Friday, March 13, 2015

We shouldn't be expecting anyone to change for our benefit...

A lot of people think all men are jerks...  Indeed, even some men feel this way about themselves and other men.  My time with Bill has taught me that jerks come in all genders, shapes, sizes, colors, and religious stripes.

I used to write a lot more about Bill's divorce and his ex wife than I do now.  I think I've processed a lot of what we've been through together.  My time with Bill has changed me somewhat, though.  In the past, I might have been in the group that thinks that, by and large, males are selfish jerks.  Being with Bill has taught me that I can't always assume that.  I have become very sensitive to the concept of sexism and I realize it's not just a problem that affects women.  Men experience sexism, too, though perhaps not necessarily in the same way women do.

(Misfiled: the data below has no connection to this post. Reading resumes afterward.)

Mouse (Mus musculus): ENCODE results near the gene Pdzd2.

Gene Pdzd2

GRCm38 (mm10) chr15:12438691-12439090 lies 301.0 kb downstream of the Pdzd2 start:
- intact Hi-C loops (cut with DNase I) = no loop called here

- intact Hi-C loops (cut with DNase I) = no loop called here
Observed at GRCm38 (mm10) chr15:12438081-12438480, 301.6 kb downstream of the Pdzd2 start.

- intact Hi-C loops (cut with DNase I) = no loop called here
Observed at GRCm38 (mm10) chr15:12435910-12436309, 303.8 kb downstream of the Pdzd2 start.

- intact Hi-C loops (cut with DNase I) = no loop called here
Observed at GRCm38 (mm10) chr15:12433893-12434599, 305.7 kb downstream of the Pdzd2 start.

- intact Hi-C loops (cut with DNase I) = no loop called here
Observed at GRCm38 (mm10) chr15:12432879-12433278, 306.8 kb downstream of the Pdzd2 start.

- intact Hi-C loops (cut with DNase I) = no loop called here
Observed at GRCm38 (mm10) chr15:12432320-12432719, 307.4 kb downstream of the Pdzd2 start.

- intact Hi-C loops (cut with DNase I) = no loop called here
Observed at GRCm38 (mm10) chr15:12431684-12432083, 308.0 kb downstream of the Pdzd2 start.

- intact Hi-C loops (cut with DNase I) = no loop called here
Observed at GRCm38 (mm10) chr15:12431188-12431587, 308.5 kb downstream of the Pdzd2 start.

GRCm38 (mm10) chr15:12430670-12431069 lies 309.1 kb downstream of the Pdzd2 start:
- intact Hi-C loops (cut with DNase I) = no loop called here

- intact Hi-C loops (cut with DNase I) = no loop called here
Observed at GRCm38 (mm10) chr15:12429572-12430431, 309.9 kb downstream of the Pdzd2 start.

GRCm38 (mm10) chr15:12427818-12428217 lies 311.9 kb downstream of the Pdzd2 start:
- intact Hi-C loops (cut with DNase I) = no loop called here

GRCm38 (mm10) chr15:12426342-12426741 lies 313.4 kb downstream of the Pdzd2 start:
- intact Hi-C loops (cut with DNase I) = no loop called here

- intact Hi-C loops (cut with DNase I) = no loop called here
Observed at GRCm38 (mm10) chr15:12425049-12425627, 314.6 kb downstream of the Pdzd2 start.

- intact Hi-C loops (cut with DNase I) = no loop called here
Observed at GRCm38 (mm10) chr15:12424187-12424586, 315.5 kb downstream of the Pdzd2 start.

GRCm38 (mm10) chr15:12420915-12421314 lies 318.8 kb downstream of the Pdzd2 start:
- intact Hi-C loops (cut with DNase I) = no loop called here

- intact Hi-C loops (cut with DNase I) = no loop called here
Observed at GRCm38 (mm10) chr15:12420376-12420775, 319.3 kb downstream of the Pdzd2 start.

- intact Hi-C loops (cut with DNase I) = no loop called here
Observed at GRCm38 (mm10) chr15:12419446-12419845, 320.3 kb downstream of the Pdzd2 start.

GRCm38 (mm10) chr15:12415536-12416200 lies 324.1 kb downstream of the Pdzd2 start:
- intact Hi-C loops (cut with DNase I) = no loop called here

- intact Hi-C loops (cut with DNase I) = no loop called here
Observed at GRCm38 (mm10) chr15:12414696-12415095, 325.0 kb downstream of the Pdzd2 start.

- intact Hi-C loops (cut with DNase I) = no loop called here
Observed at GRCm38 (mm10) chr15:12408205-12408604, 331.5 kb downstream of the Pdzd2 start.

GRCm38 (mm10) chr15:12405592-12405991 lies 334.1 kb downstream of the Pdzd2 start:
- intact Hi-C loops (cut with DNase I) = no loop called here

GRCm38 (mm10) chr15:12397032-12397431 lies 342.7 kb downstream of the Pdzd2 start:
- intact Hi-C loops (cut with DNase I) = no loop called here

I have gotten quite a few comments on some things I've written about my husband's experiences with divorce and losing his kids.  Many who read my posts assume Bill is an uncaring jerk.  They wonder how in the world he could be a good person and leave his kids to be raised by his ex wife.  Some assume he doesn't care and is more concerned about his paycheck and pursuit of happiness than he is about his daughters.  Nothing could be further from the truth.  On the contrary, Bill has a heart of gold.  He's a good listener.  He's kind and generous to a fault.  Almost anyone who knows him, save for his ex wife and her offspring, would agree.  He's a man with very few enemies.

However, because of the prevailing attitude that all men are automatically selfish, childish assholes, some people assume that he's the one who screwed up his marriage and he's the one solely at fault.  I'd kind of stopped thinking so much about this phenomenon until last night, when I saw the following meme on my Facebook.


How would people react if I posted a meme that reversed the genders...  Maybe I should try it.